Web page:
We are told repeatedly that it is necessary for schools to remain open for the sake of children’s education. Yet, could it in fact be better for them if schools were closed?

Schools across most of the U.K. are still open, despite the second lockdown. Coronavirus cases, however, are rising rapidly in schools, with secondary schools currently being the most significant spreaders of the virus. We are told, then, that the negative effects of schools closing outweigh the effects of the coronavirus, and so it is in the interests of the next generation to keep schools open in order to prevent a further increase in the already worrying attainment gap.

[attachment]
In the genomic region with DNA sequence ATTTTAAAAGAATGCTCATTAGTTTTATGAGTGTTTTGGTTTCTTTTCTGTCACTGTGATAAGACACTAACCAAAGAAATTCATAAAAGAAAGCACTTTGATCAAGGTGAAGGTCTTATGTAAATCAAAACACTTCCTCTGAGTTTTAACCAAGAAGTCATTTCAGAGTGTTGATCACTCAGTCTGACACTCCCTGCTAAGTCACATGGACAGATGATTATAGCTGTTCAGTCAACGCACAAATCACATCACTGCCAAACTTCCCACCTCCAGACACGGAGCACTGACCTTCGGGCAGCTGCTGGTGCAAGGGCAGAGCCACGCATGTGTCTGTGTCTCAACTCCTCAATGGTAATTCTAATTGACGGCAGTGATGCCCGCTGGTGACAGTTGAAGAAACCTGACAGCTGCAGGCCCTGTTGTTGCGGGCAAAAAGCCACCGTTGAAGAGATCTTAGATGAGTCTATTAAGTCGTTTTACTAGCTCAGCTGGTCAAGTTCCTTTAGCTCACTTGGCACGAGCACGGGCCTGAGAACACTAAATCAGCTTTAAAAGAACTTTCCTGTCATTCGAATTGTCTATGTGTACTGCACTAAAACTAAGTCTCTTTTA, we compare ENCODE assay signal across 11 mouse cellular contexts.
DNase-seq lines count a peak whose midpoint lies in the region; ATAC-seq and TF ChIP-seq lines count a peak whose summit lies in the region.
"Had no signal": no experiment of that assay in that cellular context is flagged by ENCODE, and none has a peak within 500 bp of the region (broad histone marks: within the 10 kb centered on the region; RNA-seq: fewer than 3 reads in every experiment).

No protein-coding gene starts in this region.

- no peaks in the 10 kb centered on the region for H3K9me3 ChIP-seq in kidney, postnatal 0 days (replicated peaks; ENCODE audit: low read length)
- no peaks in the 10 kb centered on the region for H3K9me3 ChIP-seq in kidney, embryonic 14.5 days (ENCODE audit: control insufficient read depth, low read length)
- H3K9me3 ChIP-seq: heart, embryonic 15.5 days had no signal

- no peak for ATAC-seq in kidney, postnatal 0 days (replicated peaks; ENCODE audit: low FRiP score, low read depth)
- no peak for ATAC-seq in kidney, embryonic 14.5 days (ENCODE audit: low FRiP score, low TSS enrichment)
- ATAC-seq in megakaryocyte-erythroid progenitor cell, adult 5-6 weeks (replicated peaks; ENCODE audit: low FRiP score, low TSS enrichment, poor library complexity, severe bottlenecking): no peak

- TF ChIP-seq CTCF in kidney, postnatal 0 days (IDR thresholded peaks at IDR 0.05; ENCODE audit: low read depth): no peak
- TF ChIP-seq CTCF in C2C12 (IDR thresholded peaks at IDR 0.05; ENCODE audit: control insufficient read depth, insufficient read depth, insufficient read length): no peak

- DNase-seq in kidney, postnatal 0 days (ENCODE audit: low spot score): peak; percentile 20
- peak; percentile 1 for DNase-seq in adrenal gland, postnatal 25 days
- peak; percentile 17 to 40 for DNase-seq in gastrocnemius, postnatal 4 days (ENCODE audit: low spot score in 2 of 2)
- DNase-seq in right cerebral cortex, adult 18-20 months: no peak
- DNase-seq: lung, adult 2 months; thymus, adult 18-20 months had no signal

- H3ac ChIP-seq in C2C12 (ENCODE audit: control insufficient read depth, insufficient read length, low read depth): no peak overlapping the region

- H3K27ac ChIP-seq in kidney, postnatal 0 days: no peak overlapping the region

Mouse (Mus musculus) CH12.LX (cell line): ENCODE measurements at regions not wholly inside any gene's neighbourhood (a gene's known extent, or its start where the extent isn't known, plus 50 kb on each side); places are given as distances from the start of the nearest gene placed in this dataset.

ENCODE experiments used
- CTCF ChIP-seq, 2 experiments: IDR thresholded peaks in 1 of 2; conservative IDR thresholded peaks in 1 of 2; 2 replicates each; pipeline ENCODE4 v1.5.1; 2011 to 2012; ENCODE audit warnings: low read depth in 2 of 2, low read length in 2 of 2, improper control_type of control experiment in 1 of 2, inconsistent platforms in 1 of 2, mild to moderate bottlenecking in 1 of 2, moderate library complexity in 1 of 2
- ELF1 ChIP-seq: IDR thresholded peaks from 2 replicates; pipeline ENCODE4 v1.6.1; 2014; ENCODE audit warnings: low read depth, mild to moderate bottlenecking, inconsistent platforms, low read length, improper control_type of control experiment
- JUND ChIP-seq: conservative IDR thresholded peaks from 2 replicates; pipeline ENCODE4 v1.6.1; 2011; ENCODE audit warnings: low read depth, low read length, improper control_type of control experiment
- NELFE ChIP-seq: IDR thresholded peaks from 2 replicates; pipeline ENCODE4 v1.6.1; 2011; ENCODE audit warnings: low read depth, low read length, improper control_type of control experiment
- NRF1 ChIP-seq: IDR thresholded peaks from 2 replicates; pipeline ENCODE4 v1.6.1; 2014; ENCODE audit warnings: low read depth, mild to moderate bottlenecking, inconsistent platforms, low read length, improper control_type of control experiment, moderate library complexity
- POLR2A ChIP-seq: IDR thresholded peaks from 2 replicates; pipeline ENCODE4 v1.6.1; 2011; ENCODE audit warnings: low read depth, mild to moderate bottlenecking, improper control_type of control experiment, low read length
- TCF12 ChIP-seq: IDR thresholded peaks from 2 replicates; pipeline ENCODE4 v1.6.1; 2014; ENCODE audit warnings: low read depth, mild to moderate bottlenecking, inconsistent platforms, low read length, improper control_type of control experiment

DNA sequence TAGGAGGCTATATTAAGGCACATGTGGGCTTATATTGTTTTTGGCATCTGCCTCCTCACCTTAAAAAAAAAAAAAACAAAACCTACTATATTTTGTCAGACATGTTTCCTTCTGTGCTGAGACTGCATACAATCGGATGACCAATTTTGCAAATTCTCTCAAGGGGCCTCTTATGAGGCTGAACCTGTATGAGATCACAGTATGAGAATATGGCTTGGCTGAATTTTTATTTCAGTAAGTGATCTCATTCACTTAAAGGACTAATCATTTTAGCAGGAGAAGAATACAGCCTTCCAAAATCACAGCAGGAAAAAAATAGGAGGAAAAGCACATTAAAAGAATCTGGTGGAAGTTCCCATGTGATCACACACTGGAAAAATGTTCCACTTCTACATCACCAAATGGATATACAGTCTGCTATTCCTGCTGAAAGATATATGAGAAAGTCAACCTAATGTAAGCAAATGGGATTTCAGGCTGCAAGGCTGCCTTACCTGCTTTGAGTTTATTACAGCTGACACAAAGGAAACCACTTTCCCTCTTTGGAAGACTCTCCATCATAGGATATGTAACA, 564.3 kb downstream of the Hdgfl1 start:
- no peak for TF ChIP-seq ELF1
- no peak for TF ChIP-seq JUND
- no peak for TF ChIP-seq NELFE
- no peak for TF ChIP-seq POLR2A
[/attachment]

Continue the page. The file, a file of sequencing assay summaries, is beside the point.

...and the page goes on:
However, as cases grow, entire cohorts of students may be required to self-isolate, with no practical way to catch up on missed learning. Furthermore, there is a steadily increasing shortage of teachers, with over a dozen staff members having to self-isolate at a single time in some schools.

With no end in sight to the spread of CoViD in schools, we seem to be approaching a breaking point by which most students are receiving a lower quality of education than they would if schools were moved entirely online. The argument that in-person school attendance is quintessential to keeping children sufficiently educated holds little water in the face of current events, and yet, it continues to be the official line of the government. The question, then, has to be asked—are children really being kept in school during the second wave of a global pandemic for their education, or simply so that their parents can go to work and contribute to the economy?